T’is the season...decorations come out of storage, lots of family and friend gatherings, food, food, and MORE FOOD. Animals can get into the spirit with you; now is the time to figure out any hidden hazards your home or guests may present to your pets.
Here’s what you need to watch for:
Avoid These Dangerous Foods
With so much food around at the holidays, pets can easily and unexpectedly help themselves to people treats. Dogs are masters at finding unattended plates and trash cans, while cats can easily jump on to counter tops and tables. Guests may have an open and generous hand.
5 foods you should keep away from your pet:
1. Chocolates products contain methylxanthines, which include caffeine and theobromine. Vomiting and diarrhea are common side effects of eating chocolate. More serious effects include anxiousness, hyperactivity, stumbling, tremors, abnormal heart rhythms, seizures and even death. In most cases, if the pet is treated early, the prognosis is generally good.
2. Xylitol, the artificial sweetener, can be deadly to pets. Ingestion causes a dangerous drop in blood sugar, which can result in vomiting, lethargy, weakness, collapse, or seizures. Signs appear in as little as 15 to 30 minutes but may be delayed for up to 12 hours. In some dogs, liver failure can occur in 72 hours.
3. Fat Trimmings and Bones may include inflammation of the pancreas (pancreatitis), broken teeth, severe vomiting, diarrhea, or a blockage of the esophagus, stomach, or intestines. Best to avoid.
4. Grapes and Raisins can cause kidney failure in dogs (we don't know why). Signs that your dog may have eaten these sweeties include vomiting, followed by lethargy, loss of appetite, increased thirst and increased urination.
5. Alcohol, even small amounts can cause coma and death to dogs and cats. Signs usually appear within 15 to 30 minutes and may include unsteady gait, vomiting, and lethargy.
Create a Safe Environment for Your Pets
6. Tinsel, ornaments, and ribbon are especially attractive to cats; they wiggle and sparkle and are great toys. Broken ornaments can cause cuts, and eating ornaments, tinsel, or hooks can cause serious intestinal injury.
7. Holiday Plants, poinsettias and mistletoe to name two, may be problematic, but their toxicity is overrated. Eating poinsettias will not risk your cat or dog’s life; however, it can cause irritation to the mouth and possibly vomiting and diarrhea. Mistletoe can cause heart problems, but usually only causes gastrointestinal symptoms. The same goes for holly.
If you are a cat owner, lilies are the one plant you must worry about because eating them can cause kidney failure. If you spot lilies in an arrangement, get it out of your home immediately and clean up any pollen — every part of the plant is toxic!
Tip: Another overlooked danger is Christmas tree water, which can contain fertilizer as well as bacteria.
8. Cords and Candles make a great chew toy, right? Wrong! Pets often want to chew on electrical cords and lights, which can cause electrocution, so cover or hide all cords. Hide candles as well, because a dog or cat can knock them over and cause burns or a house fire.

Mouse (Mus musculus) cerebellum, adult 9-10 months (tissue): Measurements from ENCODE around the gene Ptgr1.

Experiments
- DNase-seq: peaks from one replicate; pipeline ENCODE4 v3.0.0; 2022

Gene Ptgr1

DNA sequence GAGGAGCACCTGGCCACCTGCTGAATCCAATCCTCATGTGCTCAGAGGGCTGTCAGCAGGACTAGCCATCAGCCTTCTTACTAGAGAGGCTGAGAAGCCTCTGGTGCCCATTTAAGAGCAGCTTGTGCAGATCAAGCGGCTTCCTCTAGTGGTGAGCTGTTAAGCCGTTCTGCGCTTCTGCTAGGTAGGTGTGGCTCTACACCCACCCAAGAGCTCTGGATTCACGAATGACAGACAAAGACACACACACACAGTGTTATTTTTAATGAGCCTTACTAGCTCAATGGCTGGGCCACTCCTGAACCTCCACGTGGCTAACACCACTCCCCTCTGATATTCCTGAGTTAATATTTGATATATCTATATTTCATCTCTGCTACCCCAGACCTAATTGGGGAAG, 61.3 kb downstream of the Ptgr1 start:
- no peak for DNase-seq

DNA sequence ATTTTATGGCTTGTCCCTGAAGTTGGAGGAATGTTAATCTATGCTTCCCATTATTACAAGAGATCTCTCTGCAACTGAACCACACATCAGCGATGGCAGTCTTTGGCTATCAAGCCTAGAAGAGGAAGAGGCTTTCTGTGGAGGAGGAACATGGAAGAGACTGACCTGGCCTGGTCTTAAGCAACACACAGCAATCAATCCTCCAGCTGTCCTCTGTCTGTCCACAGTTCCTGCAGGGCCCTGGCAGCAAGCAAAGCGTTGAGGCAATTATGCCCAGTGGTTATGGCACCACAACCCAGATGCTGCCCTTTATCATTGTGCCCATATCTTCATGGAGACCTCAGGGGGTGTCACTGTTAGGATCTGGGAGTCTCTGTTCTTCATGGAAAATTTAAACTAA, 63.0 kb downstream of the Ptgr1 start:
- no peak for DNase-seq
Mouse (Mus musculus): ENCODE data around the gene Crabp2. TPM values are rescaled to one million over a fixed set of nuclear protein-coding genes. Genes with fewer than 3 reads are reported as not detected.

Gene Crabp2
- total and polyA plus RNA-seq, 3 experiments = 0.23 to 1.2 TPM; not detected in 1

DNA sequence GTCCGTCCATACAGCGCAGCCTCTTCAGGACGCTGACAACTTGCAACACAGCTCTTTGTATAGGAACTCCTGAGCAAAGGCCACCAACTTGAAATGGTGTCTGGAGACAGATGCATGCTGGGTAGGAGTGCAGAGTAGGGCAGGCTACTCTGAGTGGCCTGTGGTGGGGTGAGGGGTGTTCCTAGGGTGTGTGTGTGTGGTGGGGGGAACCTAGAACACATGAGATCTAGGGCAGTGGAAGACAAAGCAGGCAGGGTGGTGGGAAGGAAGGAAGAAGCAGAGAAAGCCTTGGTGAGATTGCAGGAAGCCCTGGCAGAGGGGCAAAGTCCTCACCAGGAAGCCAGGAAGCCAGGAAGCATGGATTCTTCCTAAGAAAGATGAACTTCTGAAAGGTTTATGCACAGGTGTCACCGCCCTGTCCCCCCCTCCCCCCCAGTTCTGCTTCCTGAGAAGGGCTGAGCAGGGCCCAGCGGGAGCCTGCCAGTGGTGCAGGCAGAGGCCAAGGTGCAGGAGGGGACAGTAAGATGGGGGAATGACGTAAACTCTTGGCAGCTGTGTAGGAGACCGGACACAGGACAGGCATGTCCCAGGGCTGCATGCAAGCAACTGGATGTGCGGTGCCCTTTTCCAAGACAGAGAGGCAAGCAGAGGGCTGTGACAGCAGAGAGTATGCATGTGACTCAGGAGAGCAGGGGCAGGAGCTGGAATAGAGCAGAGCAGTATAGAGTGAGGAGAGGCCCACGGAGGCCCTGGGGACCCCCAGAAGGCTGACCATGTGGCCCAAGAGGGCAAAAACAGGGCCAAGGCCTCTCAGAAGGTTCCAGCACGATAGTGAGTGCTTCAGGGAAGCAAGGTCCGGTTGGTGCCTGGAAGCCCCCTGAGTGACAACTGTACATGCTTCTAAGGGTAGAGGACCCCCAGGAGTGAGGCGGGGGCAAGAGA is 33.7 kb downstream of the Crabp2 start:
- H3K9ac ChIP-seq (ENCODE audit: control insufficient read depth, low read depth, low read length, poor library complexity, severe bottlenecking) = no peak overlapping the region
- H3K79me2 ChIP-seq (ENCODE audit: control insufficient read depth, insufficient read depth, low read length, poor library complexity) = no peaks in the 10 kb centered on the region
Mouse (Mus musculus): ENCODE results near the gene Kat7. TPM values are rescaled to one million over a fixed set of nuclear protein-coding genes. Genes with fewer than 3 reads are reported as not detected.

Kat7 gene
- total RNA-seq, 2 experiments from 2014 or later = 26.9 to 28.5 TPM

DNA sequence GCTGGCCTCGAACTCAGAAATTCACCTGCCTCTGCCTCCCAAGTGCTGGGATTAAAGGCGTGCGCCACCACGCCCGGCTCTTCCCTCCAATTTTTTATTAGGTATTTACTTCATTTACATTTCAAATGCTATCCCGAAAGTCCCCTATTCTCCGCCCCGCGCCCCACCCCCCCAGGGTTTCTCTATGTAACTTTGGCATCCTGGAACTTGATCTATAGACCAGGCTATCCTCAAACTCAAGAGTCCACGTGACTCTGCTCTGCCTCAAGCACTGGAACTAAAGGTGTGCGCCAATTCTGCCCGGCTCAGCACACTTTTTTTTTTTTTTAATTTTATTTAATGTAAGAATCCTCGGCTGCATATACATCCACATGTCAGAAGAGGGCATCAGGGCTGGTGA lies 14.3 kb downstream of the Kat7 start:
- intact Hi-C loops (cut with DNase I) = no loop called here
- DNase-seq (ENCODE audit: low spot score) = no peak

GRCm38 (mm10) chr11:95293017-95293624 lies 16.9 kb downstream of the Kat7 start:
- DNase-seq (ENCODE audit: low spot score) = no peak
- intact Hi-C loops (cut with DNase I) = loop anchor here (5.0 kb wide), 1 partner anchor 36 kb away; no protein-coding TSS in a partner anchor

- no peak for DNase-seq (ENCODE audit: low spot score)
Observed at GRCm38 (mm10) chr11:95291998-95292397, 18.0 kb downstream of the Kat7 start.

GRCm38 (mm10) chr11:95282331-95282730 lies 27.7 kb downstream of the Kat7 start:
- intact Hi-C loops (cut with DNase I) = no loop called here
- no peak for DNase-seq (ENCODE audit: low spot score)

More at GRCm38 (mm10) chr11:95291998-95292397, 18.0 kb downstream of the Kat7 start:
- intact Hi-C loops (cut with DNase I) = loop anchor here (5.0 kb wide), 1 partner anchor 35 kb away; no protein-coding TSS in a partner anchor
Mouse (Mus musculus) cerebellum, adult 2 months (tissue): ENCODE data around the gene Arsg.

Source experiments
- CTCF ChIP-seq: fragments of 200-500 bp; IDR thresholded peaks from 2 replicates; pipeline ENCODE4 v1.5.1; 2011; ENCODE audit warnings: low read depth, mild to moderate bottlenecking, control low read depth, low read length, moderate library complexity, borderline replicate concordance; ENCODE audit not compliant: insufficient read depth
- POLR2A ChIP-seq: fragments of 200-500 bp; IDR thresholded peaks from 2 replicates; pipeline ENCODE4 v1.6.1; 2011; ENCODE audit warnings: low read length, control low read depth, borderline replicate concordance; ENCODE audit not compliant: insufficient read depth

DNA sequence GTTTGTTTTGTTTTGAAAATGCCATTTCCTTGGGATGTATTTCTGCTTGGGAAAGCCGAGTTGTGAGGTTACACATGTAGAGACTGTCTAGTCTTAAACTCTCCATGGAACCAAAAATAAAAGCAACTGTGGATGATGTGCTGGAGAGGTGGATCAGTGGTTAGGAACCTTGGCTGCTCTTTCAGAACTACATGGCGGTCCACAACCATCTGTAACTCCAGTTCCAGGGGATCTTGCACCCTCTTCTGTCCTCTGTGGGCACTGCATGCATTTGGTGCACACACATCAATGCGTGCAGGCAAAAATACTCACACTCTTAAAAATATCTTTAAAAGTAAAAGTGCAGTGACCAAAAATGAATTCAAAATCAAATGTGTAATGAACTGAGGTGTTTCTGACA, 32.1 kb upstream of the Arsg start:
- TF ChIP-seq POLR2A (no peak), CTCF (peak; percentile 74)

9. Liquid Potpourri smells great to you, your cat and your dog. It takes only a few licks of these oils to cause serious chemical burns.
10. Stress isn't confined to humans; when routines are disrupted and new activities occur, your pet may be the first to notice. Consider keeping the animal isolated in a quiet room with food, water, and a cozy bed. You can also speak to your veterinarian about medications that may help relieve anxiety.
And here's an extra 1, we bet you hadn't thought about...
11. Guests, especially if they are not pet owners, may unknowingly place your pet in danger. Make sure to show them where the “approved” treats are located, request that they keep luggage closed to prevent a curious pet from investigating, and instruct them to not leave medications on tables.
Always keep your veterinarian's number handy, along with the number of the animal poison control center, in case of emergency.
We at Diagnostic Imaging Systems, wish you and yours a happy, peaceful and safe holiday season.
This blog is brought to you by Diagnostic Imaging Systems. Diagnostic Imaging Systems, Inc. (DIS) provides Quality Imaging products since 1983. The company combines industry knowledge with an understanding of the veterinary practice. For more information, go to Diagnostic Imaging Systems, Inc. website at: www.vetxray.com
All content provided on this blog is for informational purposes only. The owner of this blog makes no representations as to the accuracy or completeness of any information on this site or found by following any link on this site. The owner will not be liable for any errors or omissions in this information nor for the availability of this information. The owner will not be liable for any losses, injuries, or damages from the display or use of this information. These terms and conditions of use are subject to change at any time and without notice.